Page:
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Archive for the ‘dns’ tag

DNS – The Domain Name System And The Cloud   no comments

Posted at May 26, 2014 @ 9:25am Web hosting

Howdie do Turnkey Lovers,

 

For this article, I thought I would take you a little into my world as an engineer/technician at Turnkey Internet. Before we begin, as usual, I like to ask you a question. Today’s question, “What is DNS?” It seems that every day I speak with a client about this mysterious creature named DNS. Most people I speak with either fall into 2 categories:

 

  • People who know what DNS is
  • People who do not know what DNS is

 

In this post, we’re going to deal with people on the second bullet point. To begin, we first must get the technical jargon out of the way before going any further. The worse is when you’re reading a post and the author is using acronyms that you do not know what they stand for. I’ve been guilty of this already in this post and should clear it up before moving forward.

 

DNS stands for Domain Name System. DNS (Domain Name System) is a naming system for computers, services or any resource connected to the internet. It translates IP addresses to a domain name. For example, 208.85.0.20 would translate to http://turnkeyinternet.net/ To see this for yourself, open a web browser and enter in the address bar, 208.85.0.20. Go ahead, I will wait.

 

Our main website, http://turnkeyinternet.net/  should of immediately opened in your web browser. That in a nut shell is what DNS is and does. Now, let’s see if we can delve a little deeper into on how this works. I’m a big believer in using real world examples to teach different concepts. Not everyone can visualize an IP address, but what about your mailing address? Or the cross streets that you may live on? Are you getting the theme here? To help you understand exactly how DNS works, let’s use the real world example of driving to your friends house

 

For this example, let’s say you received a phone call from a buddy who said to swing on by to his/her new place for a house warming. Your friend has just recently moved. Now, how do you find him? You would need some piece of information that would allow you know which house is your buddy’s house. This piece of information would be the mailing address. Using the mailing address, you can enter your buddies address into a GPS(Global Positioning System) and be navigated directly to the house warming. The mailing address or your home address would be the equivalent of your IP address. Your IP address on the internet is where your files reside that display your website.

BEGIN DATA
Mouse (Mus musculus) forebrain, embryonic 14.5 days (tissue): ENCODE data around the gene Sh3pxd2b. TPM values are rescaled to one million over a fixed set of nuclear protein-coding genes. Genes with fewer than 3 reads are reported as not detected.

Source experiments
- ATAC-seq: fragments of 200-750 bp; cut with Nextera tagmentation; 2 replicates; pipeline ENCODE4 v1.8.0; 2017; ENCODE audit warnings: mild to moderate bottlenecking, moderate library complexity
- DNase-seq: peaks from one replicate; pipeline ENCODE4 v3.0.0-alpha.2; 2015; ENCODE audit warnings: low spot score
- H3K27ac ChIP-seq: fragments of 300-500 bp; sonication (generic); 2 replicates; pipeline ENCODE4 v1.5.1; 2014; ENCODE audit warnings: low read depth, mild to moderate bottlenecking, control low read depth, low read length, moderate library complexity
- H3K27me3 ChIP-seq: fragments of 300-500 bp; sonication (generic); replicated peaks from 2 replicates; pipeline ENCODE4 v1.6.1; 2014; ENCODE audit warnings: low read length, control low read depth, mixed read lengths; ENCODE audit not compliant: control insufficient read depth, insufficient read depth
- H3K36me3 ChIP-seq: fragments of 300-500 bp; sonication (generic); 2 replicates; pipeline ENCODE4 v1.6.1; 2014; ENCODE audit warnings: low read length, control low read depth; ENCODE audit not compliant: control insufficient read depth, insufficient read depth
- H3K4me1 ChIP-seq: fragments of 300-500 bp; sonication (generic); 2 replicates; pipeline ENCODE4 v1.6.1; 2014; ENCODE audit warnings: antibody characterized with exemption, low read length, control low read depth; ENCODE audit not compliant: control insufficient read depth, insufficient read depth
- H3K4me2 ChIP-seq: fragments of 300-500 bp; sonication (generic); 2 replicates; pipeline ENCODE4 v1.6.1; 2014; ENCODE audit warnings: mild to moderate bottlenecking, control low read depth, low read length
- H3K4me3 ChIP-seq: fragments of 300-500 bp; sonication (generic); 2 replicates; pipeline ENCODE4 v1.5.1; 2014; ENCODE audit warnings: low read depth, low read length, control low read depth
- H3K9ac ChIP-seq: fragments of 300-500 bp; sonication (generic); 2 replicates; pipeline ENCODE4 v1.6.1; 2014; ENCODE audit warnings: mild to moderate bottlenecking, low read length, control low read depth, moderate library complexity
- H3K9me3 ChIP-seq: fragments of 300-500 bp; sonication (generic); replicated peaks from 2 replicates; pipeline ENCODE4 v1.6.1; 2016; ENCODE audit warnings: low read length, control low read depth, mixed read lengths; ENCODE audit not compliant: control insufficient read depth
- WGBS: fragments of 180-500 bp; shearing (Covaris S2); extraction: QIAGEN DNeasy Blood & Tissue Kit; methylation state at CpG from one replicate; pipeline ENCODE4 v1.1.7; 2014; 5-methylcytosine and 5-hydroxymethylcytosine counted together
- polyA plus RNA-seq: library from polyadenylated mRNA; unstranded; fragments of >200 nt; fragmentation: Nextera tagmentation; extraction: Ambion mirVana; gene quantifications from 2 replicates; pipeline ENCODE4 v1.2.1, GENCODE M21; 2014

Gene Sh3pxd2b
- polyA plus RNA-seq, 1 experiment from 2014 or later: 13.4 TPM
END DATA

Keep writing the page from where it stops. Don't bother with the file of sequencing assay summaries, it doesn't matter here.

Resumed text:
You may be saying, “Yes, that’s pretty clear, but you said DNS converts an IP to a domain name. What does my mailing address have to do with that?” In order to answer that question, we must first ask, how do you get your actual mail delivered? I’m talking about the mailman walking to your home and placing bills into your mailbox. How does the mailman know where to go? Sure, he has your mailing address, but where is that information stored? If you guessed the Post Office, you would be correct.

 

Let’s say someone writes you a letter and drops it off at the post office. Post office workers look up your name in their system to find your mailing address. The letter is then given to the corresponding mailman to be delivered to your home address. This is what DNS does in a nutshell. You sign up for a domain name which you purchased through TurnKey Internet. The place you just purchased the domain from is your registrar which means they registered your domain name in their system. This process is of registering your domain in their system is what keeps other users from being able to buy your domain. In our example above, the post office would be the registrar. You registered your home address with the post office so when someone drops a letter off a the post office, the mail can be routed to your home via mailmen.